Early Winter Sunset

life_in_maine_winter_sunsetLast Saturday felt like early winter. Naomi and I took a trip to Bailey Island. The air was dry, clear, and cold. Usually, the atmosphere is too humid to allow the sun sitting on the horizon to directly illuminate the land, but not this Saturday—within about a minute of taking this image, the sun sank below the horizon, taking the light with it. Click on the image for a larger view.

Fort Point State Park

life_in_maine_fort_pointIn Stockton Springs is one of Maine’s numerous lighthouses. Fort Point Light Station does not have the cachet of others like Portland Head, Pemaquid Point, or Bass Harbor. The 1857 lighthouse and keeper’s house are an example of the erratic nature of New England architecture that is pieced together over decades or centuries, but seems to turn out well. The park is also home to the earthworks of the 1759 British Fort Pownell.

Naomi and I arrived at the park late after getting lost—that is how we discovered Sandy Point Beach State Park. The park closes at sunset, and, with an area of 120 acres, we did not have time to enjoy all of it.  Click on the image for a larger view.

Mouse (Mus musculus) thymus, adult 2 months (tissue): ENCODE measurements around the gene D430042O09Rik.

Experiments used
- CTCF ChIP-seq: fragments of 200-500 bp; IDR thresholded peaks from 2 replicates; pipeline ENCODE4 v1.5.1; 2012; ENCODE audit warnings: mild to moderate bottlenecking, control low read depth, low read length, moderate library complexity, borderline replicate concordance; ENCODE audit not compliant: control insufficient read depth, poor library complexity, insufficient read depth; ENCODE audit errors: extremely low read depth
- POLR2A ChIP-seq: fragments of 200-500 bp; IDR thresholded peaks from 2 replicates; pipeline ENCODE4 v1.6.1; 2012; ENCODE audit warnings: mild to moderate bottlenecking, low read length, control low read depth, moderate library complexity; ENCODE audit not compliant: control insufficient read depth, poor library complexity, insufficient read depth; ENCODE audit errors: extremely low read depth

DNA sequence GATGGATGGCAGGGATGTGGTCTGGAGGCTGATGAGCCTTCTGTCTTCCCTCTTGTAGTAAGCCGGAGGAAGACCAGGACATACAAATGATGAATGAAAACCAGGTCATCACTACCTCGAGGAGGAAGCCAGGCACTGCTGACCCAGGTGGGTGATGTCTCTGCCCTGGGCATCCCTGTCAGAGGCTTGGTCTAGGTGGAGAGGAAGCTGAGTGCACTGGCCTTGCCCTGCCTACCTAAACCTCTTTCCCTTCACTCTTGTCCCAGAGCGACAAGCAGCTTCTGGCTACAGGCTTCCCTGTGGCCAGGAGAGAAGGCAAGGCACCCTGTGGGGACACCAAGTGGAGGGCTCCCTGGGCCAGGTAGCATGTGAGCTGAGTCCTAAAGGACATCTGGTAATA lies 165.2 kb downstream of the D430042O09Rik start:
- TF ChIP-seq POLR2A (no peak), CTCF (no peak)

Sandy Point Beach State Park

life_in_maine_sandy_pointAt the northern end of Penobscot bay in Stockton Springs is a small small state park. This time of year, it is mostly inhabited by locals coming out for a stroll by themselves or with their dogs. Most people have a smile or greeting for strangers.

While maybe not the most exotic place in Maine, Sandy Point Beach has a long history going back to the paleolithic. The artifacts that most visitors see belong to the 20th century. These pilings are from an abandoned wharf of a fertilizer plant that closed in the 1970s. As you can see from the exposed seaweed clinging to the pilings, this is low tide. Click on the image for a larger view.